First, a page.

From as early as 1970, investigators have reported on the use of clinical prediction scores to help identify patients likely to have unilateral or bilateral primary aldosteronism, respectively. These have mainly relied on the well recognized observation that, in general, patients with unilateral disease tend to have a more florid form of primary aldosteronism (e.g. with higher sodium, total carbon dioxide and plasma aldosterone concentrations and lower plasma potassium and renin concentrations) and are more likely to demonstrate unilateral adrenal nodules on CT than those with bilateral primary aldosteronism. However, these prediction models were often complex, remained untested outside of the region of origin or lacked reproducibility when tested on external cohorts. In this edition of the Journal, Puar et al.  have attempted to address these issues by developing a relatively simple prediction model (the plasma aldosterone/lowest plasma potassium ratio, APR) derived from multivariate analysis of nine variables initially tested in a Singaporean cohort of patients with primary aldosteronism, and then validated in a European cohort (the AVS arm of the SPARTACUS study). Strengths of the study are that the APR should be relatively easy to apply clinically and does not require complex modelling that could lead to overfitting, considerable efforts were made to avoid confounding factors (especially medications and uncorrected hypokalaemia) that might affect aldosterone levels, and the APR performed relatively well in both patient cohorts. There were also some potential concerns, however, including a tendency for selection bias towards more severe forms of primary aldosteronism (especially in the Asian but also in the European cohort) as evidenced by the higher than usually reported proportion of patients with unilateral primary aldosteronism (68 and 52%, respectively, compared with approximately 30% report by other institutions with high throughputs of primary aldosteronism); the absence of information on whether plasma aldosterone was measured in the seated or recumbent position and at what time of day and whether isotonic saline suppression testing was performed recumbent or seated (which we reported to be much more sensitive for primary aldosteronism ); the differing AVS criteria used in the two centres used to define successful cannulation and lateralization; the variable use of immunoassay versus mass spectrometry to measure aldosterone; and issues regarding the meaningfulness of the ‘lowest potassium level’ when this will depend on how often potassium was measured, whether in serum or plasma, and whether or not on diuretics or potassium supplements or during intercurrent illnesses (e.g. gastroenteritis). For a tool that contains only two variables, it might have been preferable to take as much care to avoid confounding factors with one (potassium) as with the other (aldosterone).
One of the main reasons for developing prediction scores such as this is to identify patients who are so unlikely to have unilateral primary aldosteronism that they can be spared AVS and simply be placed on medical treatment. However, the APR was less than 5, and therefore at a level that was considered reasonably reliable for exclusion of unilateral primary aldosteronism, in only 10% of the Asian cohort and 21% of the European cohort. Hence, in terms of reducing the number of AVS studies that need to be performed, the benefit of APR analysis might not be substantial. Furthermore, in the European cohort, almost one-third of the patients with APR less than 5 in fact had unilateral primary aldosteronism and would therefore had been denied the opportunity for AVS and potentially curative surgery if treatment had been APR-guided.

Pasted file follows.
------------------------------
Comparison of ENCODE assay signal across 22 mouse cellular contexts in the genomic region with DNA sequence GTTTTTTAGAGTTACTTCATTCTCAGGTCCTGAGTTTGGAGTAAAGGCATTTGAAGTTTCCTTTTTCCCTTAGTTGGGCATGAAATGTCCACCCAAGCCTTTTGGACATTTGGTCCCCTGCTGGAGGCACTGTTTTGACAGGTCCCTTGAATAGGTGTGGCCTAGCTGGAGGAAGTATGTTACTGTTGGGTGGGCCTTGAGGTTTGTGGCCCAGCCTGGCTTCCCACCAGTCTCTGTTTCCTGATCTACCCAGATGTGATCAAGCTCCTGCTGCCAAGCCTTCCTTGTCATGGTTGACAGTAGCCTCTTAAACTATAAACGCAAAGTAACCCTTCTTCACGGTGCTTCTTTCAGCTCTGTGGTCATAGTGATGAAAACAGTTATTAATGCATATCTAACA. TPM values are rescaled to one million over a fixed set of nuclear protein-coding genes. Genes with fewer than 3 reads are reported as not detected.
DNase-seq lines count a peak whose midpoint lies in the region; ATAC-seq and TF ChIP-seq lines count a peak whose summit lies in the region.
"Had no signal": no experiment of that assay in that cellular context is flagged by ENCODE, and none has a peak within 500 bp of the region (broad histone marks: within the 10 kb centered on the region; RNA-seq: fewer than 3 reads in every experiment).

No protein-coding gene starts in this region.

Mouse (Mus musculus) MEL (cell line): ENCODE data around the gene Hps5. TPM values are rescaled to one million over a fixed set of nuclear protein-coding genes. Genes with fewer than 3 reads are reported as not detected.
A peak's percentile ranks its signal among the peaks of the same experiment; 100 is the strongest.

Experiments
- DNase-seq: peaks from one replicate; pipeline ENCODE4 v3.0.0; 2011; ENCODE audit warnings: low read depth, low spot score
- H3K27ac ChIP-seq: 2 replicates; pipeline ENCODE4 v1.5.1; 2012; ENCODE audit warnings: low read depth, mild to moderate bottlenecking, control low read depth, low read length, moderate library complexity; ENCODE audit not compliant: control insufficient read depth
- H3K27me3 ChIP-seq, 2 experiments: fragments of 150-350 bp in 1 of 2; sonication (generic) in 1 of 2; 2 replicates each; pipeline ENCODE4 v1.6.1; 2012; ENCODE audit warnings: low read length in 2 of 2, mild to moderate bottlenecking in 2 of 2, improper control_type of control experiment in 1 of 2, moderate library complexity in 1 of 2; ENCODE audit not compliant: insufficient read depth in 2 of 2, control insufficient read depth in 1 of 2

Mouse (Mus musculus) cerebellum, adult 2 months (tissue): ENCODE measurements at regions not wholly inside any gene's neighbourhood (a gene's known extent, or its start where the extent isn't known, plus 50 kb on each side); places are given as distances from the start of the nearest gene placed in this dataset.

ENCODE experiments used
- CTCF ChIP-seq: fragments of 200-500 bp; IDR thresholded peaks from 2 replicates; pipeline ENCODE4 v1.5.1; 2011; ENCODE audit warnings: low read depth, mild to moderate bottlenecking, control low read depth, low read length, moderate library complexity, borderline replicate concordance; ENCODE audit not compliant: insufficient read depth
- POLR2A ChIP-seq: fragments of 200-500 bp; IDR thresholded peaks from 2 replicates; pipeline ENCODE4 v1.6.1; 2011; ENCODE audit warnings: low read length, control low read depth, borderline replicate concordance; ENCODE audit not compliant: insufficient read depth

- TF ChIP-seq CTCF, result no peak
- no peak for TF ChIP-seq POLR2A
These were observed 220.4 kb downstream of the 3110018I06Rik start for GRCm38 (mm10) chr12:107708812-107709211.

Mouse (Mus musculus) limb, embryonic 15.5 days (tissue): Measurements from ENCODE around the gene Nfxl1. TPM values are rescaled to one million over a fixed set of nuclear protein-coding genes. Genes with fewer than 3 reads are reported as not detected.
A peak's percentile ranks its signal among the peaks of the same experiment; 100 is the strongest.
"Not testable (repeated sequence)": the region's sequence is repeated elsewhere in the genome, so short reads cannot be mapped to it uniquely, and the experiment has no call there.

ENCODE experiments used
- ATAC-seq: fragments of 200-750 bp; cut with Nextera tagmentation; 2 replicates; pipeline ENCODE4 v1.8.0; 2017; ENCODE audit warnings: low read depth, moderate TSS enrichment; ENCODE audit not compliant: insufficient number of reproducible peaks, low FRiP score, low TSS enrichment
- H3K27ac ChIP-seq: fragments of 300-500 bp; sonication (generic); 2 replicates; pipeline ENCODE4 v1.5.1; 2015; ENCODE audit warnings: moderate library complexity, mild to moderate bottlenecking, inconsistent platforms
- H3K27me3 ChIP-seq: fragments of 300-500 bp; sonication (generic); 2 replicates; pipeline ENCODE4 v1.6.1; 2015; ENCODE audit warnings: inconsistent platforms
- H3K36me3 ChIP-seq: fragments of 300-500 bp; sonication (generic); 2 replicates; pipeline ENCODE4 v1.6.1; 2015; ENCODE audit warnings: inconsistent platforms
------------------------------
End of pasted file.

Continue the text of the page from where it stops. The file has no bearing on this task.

One of the prime motivations for seeking alternatives to AVS has been that primary aldosteronism is now widely acknowledged as being a common disorder, affecting as many as 5–13% of hypertensive individuals, and there is therefore potential to ‘flood the system’ if all patients with primary aldosteronism were to be offered AVS. However, several recent studies have drawn attention to the very low rate of screening for primary aldosteronism that exists in the primary care setting [10,11], despite the wealth of prevalence and treatment outcome data that would appear to support widespread screening among the hypertensive population (as is recommended by current guidelines). On the basis of these disappointing findings, it would seem unlikely that we are going to be flooded with AVS requests any time soon. Either way, there is a need for increased training and application of new innovative methods (such as the excellent point-of-care cortisol testing strips  that have proven highly effective at enhancing rates of successful cannulation to very high levels and are popular among practicing proceduralists) to keep up with the growing need for high-quality AVS services.
In their conclusions, Puar et al. make the excellent point that the APR may help guide decision making in patients with AVS results that are inconclusive for one reason or another (most commonly failed cannulation on one or both sides), and this would also be the case for patients who decline the procedure. This is certainly true, and applies to most other approaches to subtype differentiation (including CT scanning and other imaging modalities, posture studies and hybrid steroid levels where available). They may not replace AVS necessarily, but they can still provide valuable complementary information towards choosing the best treatment option.
Conflicts of interest
There are no conflicts of interest.